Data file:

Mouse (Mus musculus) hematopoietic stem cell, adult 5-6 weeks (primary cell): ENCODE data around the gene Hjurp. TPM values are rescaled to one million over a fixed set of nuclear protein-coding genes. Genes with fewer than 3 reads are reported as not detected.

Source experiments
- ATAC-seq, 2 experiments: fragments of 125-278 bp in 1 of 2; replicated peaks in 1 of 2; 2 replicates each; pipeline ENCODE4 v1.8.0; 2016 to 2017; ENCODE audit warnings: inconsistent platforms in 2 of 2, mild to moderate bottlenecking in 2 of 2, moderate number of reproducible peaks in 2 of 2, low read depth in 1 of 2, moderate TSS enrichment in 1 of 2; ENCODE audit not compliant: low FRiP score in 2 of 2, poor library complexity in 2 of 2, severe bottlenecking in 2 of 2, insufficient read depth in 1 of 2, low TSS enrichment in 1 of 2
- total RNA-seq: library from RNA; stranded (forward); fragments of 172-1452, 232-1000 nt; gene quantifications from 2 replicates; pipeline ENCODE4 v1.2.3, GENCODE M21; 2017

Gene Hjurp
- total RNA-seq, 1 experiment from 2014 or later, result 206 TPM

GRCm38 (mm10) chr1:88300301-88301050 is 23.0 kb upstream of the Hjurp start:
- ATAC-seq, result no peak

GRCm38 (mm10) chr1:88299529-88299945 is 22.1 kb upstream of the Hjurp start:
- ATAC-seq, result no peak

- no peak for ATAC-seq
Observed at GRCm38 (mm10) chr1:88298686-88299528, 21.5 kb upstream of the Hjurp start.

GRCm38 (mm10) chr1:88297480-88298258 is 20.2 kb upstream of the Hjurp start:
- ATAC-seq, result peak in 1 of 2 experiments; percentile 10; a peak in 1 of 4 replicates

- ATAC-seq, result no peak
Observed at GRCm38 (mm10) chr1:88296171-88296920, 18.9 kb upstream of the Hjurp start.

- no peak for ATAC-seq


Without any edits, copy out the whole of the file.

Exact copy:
Mouse (Mus musculus) hematopoietic stem cell, adult 5-6 weeks (primary cell): ENCODE data around the gene Hjurp. TPM values are rescaled to one million over a fixed set of nuclear protein-coding genes. Genes with fewer than 3 reads are reported as not detected.

Source experiments
- ATAC-seq, 2 experiments: fragments of 125-278 bp in 1 of 2; replicated peaks in 1 of 2; 2 replicates each; pipeline ENCODE4 v1.8.0; 2016 to 2017; ENCODE audit warnings: inconsistent platforms in 2 of 2, mild to moderate bottlenecking in 2 of 2, moderate number of reproducible peaks in 2 of 2, low read depth in 1 of 2, moderate TSS enrichment in 1 of 2; ENCODE audit not compliant: low FRiP score in 2 of 2, poor library complexity in 2 of 2, severe bottlenecking in 2 of 2, insufficient read depth in 1 of 2, low TSS enrichment in 1 of 2
- total RNA-seq: library from RNA; stranded (forward); fragments of 172-1452, 232-1000 nt; gene quantifications from 2 replicates; pipeline ENCODE4 v1.2.3, GENCODE M21; 2017

Gene Hjurp
- total RNA-seq, 1 experiment from 2014 or later, result 206 TPM

GRCm38 (mm10) chr1:88300301-88301050 is 23.0 kb upstream of the Hjurp start:
- ATAC-seq, result no peak

GRCm38 (mm10) chr1:88299529-88299945 is 22.1 kb upstream of the Hjurp start:
- ATAC-seq, result no peak

- no peak for ATAC-seq
Observed at GRCm38 (mm10) chr1:88298686-88299528, 21.5 kb upstream of the Hjurp start.

GRCm38 (mm10) chr1:88297480-88298258 is 20.2 kb upstream of the Hjurp start:
- ATAC-seq, result peak in 1 of 2 experiments; percentile 10; a peak in 1 of 4 replicates

- ATAC-seq, result no peak
Observed at GRCm38 (mm10) chr1:88296171-88296920, 18.9 kb upstream of the Hjurp start.

- no peak for ATAC-seq